We found two significant downsides to acting as franchise brokers, either for the franchisors directly or in conjunction with franchise broker companies.

First, there’s a lot of competition from franchise brokers and, second, there’s not enough revenue in return for our efforts.

Our experience strongly suggested that trying to sell new franchises was not a wise use of our time and money. 

However, selling existing franchise units – essentially reselling franchises – is a completely different ball game.

Reselling Franchises

Over the years we’ve been approved resellers of franchised units for roughly 35 small and mid-size franchisors.

What’s the difference between selling new versus existing franchises, you ask? Well, there are two significant ones.

1) The only competition is from other business brokers – not franchise brokers nor the franchise companies themselves.

Why? Because franchise companies realize that if they – or their brokers – start offering existing units for sale they will cannibalize new unit sales. Franchisors want to grow their unit counts. Their franchise contracts require minimum ongoing royalty or licensing payments from existing units. Selling new units – not selling existing ones – is the path to growth; not only growth of unit numbers but also growth in monthly revenue.

2) The commissions or success fees are infinitely greater if you sell an existing unit.

 Einstein in Grade 1: 1887?

To give you just one example of this, as I write this post, I’m aware of at least seven existing AAMCO franchise units currently being offered for sale. The average price? $351,000.

Do the math, bucko!

A modest exercise of that gray matter between the ears will tell you that selling a new AAMCO franchise will earn you – MAYBE – $13,000. Selling essentially the same thing to the same buyer will earn you roughly three times that – as well as the lasting gratitude of – to say nothing of referrals from – the seller.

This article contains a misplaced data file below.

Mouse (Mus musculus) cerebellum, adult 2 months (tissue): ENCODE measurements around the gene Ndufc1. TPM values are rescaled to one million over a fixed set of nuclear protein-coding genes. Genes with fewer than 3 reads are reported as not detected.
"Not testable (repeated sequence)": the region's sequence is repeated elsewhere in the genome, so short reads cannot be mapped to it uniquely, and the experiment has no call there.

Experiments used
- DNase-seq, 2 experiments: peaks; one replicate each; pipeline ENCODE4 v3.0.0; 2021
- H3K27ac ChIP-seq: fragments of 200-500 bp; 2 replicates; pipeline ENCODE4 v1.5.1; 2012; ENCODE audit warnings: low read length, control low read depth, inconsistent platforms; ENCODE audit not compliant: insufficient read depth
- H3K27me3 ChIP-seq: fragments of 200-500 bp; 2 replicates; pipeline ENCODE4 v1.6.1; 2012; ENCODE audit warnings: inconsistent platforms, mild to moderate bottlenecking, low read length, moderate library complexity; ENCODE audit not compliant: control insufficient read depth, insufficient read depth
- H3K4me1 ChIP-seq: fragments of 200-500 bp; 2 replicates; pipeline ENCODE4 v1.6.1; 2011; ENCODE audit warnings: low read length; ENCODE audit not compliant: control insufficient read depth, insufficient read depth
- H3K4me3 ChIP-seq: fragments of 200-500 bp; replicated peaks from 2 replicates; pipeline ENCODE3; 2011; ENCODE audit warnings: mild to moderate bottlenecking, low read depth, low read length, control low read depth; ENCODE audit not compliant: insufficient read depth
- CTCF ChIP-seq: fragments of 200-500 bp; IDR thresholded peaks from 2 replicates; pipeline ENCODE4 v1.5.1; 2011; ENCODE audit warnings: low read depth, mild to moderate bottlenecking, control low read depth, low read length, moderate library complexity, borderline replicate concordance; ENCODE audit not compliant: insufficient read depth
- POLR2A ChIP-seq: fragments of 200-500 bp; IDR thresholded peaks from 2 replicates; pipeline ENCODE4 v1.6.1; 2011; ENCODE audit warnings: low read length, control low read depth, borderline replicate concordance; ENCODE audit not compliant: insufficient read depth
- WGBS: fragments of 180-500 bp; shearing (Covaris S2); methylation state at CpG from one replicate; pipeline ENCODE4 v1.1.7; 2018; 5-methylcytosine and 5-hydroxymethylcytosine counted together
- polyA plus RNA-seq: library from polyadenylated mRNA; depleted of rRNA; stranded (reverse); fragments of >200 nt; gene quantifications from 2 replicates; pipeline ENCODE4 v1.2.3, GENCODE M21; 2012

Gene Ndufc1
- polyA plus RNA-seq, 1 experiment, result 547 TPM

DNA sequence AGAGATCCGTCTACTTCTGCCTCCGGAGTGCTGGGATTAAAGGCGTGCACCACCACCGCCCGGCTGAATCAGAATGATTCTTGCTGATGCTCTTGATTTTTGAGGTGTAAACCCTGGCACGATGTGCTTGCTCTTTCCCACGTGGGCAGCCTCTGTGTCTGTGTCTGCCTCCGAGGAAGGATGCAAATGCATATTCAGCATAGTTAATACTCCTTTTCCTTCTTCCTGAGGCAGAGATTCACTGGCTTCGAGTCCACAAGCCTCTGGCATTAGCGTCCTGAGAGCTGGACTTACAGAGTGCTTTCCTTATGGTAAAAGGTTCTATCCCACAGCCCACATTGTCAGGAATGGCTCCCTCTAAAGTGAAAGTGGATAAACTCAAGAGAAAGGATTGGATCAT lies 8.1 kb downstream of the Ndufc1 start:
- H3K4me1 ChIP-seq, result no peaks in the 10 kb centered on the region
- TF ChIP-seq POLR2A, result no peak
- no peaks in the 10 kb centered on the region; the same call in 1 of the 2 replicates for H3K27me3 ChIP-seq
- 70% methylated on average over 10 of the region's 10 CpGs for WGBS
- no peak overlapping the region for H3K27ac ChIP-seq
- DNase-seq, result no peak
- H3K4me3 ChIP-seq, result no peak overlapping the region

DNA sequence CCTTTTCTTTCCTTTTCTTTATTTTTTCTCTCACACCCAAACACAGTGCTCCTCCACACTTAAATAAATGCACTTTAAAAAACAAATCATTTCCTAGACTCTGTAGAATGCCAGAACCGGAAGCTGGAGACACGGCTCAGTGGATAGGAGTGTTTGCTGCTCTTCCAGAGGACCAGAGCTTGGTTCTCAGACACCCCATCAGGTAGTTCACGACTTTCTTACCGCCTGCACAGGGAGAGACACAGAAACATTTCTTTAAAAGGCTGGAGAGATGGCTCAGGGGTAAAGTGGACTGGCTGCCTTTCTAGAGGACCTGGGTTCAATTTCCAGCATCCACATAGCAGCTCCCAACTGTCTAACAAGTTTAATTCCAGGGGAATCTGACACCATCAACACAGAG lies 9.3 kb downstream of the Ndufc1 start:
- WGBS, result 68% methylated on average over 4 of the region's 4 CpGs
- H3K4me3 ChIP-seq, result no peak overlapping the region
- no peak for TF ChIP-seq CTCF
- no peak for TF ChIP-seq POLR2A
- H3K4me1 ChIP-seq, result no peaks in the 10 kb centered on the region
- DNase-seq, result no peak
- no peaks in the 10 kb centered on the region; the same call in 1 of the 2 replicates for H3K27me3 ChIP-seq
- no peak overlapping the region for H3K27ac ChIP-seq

The Bottom Line

In our considered opinion, brokering new franchise units – regardless of the brand name, the size of the chain or the amount of the investment required – is not a good use of a professional business broker’s time.

But selling existing franchise units is.

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Our course, The Basic “How-To” of Becoming a Business Broker”, teaches how to become a professional business broker.

Become a Professional Business Broker…

If you have any questions, comments or feedback on this topic – or any topic related to business – I want to hear from you. Put them in the Comments box below. Start the conversation and I’ll get back to you with answers or my own comments. If I get enough on one topic, I’ll address them in a future post or podcast.

I’ll be back with you again next Monday. In the meantime, I hope you have a profitable week!

Joe

#business #businessacquisition #sellabusiness #becomeabusinessbroker #businessbrokering #businessvaluation #MergersandAcquisitions

The author is the founder of Worldwide Business Brokers and holds a certification from the International Business Brokers Association (IBBA) as a Certified Business Intermediary (CBI) of which there are fewer than 600 in the world. He can be reached at joe@WorldwideBusinessBlog.com